Unexpectedly Intriguing!
March 31, 2005

The most recent episode of The Apprentice offers a classic case study of how a project should be managed. In the episode, the two teams "Magna" and "Net Worth" were given the assignment of creating a "Do-It-Yourself" (DIY) workshop for this week's product placement sponsor Home Depot.

Each team's choice of a DIY project directly sealed their fates in the episode. Net Worth made the unfortuante choice of a rolling kitchen work table, which required a substantial amount of manual labor to successfully assemble. While the tip-off to the team that this particular workshop project was a poor choice should have come while they practiced assembling the table, the team made the critical mistake of not discarding the product and choosing a different one around which to build their workshop.

In effect, the team became too emotionally invested in making the rolling table project work. This irrational investment could be seen by their unwillingness to write-off the time that they had already invested and considering changing their product to one that offered a better opportunity for success while they still had time to do so. Eventually, this irrationality led directly to the team's failure, as when it came time to run their workshop, they were as spectacularly unsuccessful at assembling the table as they had been in practice.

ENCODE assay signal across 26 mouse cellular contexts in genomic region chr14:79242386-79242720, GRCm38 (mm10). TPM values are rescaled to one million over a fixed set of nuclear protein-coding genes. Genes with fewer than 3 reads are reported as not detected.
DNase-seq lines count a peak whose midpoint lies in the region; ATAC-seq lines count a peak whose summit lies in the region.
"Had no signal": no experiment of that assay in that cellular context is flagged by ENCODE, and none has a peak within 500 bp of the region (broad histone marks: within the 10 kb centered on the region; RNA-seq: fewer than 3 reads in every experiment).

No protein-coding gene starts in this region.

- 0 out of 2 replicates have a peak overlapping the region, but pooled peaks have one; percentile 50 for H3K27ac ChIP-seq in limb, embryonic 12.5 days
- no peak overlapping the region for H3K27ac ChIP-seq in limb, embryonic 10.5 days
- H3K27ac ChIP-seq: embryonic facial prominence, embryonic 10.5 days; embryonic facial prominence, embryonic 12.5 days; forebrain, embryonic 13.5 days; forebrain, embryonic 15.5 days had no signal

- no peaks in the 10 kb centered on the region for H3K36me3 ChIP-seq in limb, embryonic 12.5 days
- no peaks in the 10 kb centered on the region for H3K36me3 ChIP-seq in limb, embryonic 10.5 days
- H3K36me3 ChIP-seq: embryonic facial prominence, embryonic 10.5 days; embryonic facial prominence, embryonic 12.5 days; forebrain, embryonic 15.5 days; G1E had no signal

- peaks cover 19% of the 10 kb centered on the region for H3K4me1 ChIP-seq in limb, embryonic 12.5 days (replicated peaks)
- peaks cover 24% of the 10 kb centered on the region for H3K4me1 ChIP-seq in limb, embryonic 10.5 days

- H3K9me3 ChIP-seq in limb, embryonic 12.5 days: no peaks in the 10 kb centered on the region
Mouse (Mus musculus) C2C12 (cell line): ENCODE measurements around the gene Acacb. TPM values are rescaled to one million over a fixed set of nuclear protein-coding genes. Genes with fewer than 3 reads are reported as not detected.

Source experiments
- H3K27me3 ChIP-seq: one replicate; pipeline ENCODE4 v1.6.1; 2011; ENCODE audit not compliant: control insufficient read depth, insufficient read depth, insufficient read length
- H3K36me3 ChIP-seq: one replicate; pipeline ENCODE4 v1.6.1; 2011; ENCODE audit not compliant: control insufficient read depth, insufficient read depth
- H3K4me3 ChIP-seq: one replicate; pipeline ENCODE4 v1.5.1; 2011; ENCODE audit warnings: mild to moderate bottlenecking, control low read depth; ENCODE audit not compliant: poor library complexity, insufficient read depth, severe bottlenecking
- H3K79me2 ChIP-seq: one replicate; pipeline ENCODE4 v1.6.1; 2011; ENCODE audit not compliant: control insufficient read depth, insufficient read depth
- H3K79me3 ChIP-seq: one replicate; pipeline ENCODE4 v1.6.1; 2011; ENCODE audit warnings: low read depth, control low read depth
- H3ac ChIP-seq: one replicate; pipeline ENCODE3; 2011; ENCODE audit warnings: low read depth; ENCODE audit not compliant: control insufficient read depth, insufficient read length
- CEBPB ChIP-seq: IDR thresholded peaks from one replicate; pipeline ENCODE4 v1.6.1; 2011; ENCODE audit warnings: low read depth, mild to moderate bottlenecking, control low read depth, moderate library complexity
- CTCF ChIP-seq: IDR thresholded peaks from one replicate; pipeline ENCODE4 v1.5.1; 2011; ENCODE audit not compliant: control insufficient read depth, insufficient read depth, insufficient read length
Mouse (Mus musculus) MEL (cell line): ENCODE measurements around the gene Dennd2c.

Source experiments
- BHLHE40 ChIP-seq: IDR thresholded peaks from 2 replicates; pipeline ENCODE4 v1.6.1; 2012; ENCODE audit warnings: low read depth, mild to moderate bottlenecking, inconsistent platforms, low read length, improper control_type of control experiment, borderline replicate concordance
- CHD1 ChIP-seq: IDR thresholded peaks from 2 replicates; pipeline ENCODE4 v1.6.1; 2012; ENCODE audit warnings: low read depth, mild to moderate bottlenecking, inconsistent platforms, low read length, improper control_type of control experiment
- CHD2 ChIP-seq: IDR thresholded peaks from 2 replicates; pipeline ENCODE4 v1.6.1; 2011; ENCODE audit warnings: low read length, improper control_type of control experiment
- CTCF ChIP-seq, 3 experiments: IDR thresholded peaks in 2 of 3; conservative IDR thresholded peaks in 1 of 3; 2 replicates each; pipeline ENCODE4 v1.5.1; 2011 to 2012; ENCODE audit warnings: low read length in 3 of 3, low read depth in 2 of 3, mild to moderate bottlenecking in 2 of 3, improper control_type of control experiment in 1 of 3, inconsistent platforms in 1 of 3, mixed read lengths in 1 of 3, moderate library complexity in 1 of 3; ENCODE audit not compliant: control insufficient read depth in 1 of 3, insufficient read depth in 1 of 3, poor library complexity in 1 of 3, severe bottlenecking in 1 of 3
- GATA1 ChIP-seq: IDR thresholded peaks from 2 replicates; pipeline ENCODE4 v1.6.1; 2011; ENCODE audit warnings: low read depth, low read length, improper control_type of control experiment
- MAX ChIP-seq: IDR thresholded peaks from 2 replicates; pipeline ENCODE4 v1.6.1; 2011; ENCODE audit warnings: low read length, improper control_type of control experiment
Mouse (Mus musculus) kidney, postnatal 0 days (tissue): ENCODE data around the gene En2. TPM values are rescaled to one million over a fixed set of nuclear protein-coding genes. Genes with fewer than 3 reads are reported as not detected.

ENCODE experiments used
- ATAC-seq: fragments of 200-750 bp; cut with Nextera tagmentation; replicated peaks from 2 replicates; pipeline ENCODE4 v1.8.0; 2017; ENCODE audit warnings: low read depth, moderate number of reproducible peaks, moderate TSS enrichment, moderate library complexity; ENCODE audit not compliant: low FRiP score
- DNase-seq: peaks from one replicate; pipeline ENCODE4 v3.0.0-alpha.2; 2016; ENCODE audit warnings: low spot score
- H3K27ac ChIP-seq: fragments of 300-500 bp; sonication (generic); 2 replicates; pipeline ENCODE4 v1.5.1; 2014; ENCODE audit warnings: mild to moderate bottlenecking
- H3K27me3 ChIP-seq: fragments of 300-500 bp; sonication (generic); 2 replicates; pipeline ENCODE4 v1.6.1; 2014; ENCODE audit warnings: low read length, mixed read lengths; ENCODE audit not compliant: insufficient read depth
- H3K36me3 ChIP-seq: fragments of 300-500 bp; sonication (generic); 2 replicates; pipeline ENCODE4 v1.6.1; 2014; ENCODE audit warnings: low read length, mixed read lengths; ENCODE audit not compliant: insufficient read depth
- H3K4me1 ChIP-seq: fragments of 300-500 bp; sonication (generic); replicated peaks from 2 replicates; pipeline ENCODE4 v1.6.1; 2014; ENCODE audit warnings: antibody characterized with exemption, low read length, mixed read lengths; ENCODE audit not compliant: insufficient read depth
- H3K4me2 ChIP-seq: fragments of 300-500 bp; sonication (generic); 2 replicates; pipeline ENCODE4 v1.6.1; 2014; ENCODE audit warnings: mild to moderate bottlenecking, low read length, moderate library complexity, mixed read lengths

By contrast, the DIY project selected by Magna's project manager was a model of simplicity, as noted by Suzanne Condie Lambert:

Craig informs Magna that its project is: a box. The box does not roll, fly, vibrate or explode. It's: a box.

It was so simple that the team's members all questioned whether or not it was a good choice. Fortunately for the team, project manager Craig stuck to his guns in selecting the project and the team enjoyed considerable success in running their workshop, which engaged families in the making and personalization of the box. In fact, if you're looking for something to do this weekend, your local Home Depot may be hosting it's own box workshop.

From a project management standpoint, the real secret to Magna's success in managing their assignment was scope control. By selecting a very simple product, Craig ensured that his team would not get bogged down by complexity in the way that Net Worth did. By keeping the underlying scope of the project simple, Magna made it possible to add a significant amount variability to their workshop, while still keeping the overall project simple. It's a lesson that more businesses, and project managers, could stand to learn.

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